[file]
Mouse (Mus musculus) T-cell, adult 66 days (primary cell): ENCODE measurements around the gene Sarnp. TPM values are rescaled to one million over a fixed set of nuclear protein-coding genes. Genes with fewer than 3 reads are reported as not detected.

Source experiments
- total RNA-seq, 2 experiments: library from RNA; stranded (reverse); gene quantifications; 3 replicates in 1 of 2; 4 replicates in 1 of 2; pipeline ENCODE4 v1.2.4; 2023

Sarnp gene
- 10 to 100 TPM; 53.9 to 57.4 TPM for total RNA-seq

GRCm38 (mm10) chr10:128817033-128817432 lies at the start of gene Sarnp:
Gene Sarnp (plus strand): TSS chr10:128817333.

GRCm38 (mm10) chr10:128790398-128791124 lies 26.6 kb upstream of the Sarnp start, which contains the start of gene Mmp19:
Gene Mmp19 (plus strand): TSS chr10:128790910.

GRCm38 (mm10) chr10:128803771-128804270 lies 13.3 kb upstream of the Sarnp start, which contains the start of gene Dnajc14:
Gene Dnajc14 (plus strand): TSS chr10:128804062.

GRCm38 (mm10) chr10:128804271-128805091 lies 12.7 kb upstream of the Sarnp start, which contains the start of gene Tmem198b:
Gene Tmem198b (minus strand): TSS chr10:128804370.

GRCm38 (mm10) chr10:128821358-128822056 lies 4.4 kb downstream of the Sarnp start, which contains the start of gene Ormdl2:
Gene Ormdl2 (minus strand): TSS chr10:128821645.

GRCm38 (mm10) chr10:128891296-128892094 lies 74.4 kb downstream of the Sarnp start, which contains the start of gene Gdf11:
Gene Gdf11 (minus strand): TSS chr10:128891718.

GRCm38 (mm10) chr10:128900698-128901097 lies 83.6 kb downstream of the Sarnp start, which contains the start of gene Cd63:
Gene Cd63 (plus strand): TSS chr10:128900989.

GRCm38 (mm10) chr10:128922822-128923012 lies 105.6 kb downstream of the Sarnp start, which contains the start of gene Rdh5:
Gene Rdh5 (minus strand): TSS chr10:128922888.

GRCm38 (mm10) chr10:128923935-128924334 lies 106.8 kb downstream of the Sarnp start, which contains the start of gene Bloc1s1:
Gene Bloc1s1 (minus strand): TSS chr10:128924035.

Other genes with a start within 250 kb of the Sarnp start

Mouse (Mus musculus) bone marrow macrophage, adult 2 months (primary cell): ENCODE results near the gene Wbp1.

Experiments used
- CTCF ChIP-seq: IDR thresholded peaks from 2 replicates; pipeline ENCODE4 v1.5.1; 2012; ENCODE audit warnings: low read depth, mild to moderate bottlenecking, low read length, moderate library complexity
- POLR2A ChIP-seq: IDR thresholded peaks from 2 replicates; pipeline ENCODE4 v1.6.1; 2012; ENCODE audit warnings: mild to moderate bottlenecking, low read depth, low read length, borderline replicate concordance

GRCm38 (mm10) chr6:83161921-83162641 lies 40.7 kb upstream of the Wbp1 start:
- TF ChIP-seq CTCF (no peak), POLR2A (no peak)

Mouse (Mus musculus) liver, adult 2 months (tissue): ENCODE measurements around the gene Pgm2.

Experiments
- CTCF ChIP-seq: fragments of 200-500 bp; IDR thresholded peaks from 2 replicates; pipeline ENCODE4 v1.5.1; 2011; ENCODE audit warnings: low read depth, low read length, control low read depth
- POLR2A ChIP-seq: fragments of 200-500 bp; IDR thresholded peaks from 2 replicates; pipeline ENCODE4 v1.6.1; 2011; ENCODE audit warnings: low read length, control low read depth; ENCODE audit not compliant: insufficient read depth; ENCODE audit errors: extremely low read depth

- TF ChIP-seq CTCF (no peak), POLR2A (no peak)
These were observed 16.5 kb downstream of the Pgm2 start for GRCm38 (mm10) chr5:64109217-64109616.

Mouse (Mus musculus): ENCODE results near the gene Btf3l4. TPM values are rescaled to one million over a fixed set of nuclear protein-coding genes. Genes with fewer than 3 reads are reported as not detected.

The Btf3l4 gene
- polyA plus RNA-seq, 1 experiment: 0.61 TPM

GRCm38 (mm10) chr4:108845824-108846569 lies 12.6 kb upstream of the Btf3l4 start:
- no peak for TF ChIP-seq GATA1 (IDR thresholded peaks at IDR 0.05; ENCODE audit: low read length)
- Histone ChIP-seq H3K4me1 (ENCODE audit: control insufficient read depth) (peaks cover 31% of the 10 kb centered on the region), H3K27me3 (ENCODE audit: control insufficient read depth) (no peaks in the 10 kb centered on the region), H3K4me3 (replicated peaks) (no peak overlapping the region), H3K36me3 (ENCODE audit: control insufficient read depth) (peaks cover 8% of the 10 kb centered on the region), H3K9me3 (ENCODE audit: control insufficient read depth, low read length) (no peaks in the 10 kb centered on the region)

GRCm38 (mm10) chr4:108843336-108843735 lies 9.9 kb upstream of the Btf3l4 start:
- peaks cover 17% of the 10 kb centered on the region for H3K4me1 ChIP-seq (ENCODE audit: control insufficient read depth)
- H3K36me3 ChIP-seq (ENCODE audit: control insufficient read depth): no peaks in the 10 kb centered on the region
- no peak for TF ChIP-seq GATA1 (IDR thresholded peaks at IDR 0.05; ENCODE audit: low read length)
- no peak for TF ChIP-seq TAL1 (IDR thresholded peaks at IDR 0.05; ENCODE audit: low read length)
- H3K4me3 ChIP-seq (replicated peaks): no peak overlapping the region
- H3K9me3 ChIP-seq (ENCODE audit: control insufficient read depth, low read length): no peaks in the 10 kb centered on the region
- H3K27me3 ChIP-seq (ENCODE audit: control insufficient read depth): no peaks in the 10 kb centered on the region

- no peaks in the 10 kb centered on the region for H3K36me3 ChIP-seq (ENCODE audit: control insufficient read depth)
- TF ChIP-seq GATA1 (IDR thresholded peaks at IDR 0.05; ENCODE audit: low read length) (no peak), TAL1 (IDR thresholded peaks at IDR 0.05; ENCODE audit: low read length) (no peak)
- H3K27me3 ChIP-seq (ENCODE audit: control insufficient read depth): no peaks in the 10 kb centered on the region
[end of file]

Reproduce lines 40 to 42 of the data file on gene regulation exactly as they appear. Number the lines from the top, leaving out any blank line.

GRCm38 (mm10) chr4:108845824-108846569 lies 12.6 kb upstream of the Btf3l4 start:
- no peak for TF ChIP-seq GATA1 (IDR thresholded peaks at IDR 0.05; ENCODE audit: low read length)
- Histone ChIP-seq H3K4me1 (ENCODE audit: control insufficient read depth) (peaks cover 31% of the 10 kb centered on the region), H3K27me3 (ENCODE audit: control insufficient read depth) (no peaks in the 10 kb centered on the region), H3K4me3 (replicated peaks) (no peak overlapping the region), H3K36me3 (ENCODE audit: control insufficient read depth) (peaks cover 8% of the 10 kb centered on the region), H3K9me3 (ENCODE audit: control insufficient read depth, low read length) (no peaks in the 10 kb centered on the region)